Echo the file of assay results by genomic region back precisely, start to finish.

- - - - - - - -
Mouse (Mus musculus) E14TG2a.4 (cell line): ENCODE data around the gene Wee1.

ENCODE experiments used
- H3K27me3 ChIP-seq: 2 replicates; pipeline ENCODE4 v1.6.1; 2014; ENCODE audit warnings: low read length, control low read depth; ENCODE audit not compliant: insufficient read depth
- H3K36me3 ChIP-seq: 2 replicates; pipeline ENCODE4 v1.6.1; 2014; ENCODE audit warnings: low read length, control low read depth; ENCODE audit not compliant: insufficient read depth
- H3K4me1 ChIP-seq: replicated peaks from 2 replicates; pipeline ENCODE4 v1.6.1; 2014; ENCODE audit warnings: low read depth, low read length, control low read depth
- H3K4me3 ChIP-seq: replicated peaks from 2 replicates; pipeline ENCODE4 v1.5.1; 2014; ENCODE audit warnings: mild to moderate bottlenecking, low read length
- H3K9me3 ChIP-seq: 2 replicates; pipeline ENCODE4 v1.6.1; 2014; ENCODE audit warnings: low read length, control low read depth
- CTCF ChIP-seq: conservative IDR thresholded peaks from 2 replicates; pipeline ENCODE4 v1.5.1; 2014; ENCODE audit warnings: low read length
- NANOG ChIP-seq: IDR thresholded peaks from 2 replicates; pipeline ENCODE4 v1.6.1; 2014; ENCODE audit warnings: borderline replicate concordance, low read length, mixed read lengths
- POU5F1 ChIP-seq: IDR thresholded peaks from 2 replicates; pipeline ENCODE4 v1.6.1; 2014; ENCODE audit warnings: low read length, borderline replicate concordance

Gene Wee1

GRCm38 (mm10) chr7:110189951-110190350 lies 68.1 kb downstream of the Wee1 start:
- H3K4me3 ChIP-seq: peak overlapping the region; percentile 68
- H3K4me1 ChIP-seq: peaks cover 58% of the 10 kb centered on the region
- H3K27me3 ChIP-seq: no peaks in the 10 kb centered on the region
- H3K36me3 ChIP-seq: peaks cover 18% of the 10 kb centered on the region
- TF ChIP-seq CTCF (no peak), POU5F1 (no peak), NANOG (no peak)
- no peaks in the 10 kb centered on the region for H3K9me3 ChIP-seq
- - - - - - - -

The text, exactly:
Mouse (Mus musculus) E14TG2a.4 (cell line): ENCODE data around the gene Wee1.

ENCODE experiments used
- H3K27me3 ChIP-seq: 2 replicates; pipeline ENCODE4 v1.6.1; 2014; ENCODE audit warnings: low read length, control low read depth; ENCODE audit not compliant: insufficient read depth
- H3K36me3 ChIP-seq: 2 replicates; pipeline ENCODE4 v1.6.1; 2014; ENCODE audit warnings: low read length, control low read depth; ENCODE audit not compliant: insufficient read depth
- H3K4me1 ChIP-seq: replicated peaks from 2 replicates; pipeline ENCODE4 v1.6.1; 2014; ENCODE audit warnings: low read depth, low read length, control low read depth
- H3K4me3 ChIP-seq: replicated peaks from 2 replicates; pipeline ENCODE4 v1.5.1; 2014; ENCODE audit warnings: mild to moderate bottlenecking, low read length
- H3K9me3 ChIP-seq: 2 replicates; pipeline ENCODE4 v1.6.1; 2014; ENCODE audit warnings: low read length, control low read depth
- CTCF ChIP-seq: conservative IDR thresholded peaks from 2 replicates; pipeline ENCODE4 v1.5.1; 2014; ENCODE audit warnings: low read length
- NANOG ChIP-seq: IDR thresholded peaks from 2 replicates; pipeline ENCODE4 v1.6.1; 2014; ENCODE audit warnings: borderline replicate concordance, low read length, mixed read lengths
- POU5F1 ChIP-seq: IDR thresholded peaks from 2 replicates; pipeline ENCODE4 v1.6.1; 2014; ENCODE audit warnings: low read length, borderline replicate concordance

Gene Wee1

GRCm38 (mm10) chr7:110189951-110190350 lies 68.1 kb downstream of the Wee1 start:
- H3K4me3 ChIP-seq: peak overlapping the region; percentile 68
- H3K4me1 ChIP-seq: peaks cover 58% of the 10 kb centered on the region
- H3K27me3 ChIP-seq: no peaks in the 10 kb centered on the region
- H3K36me3 ChIP-seq: peaks cover 18% of the 10 kb centered on the region
- TF ChIP-seq CTCF (no peak), POU5F1 (no peak), NANOG (no peak)
- no peaks in the 10 kb centered on the region for H3K9me3 ChIP-seq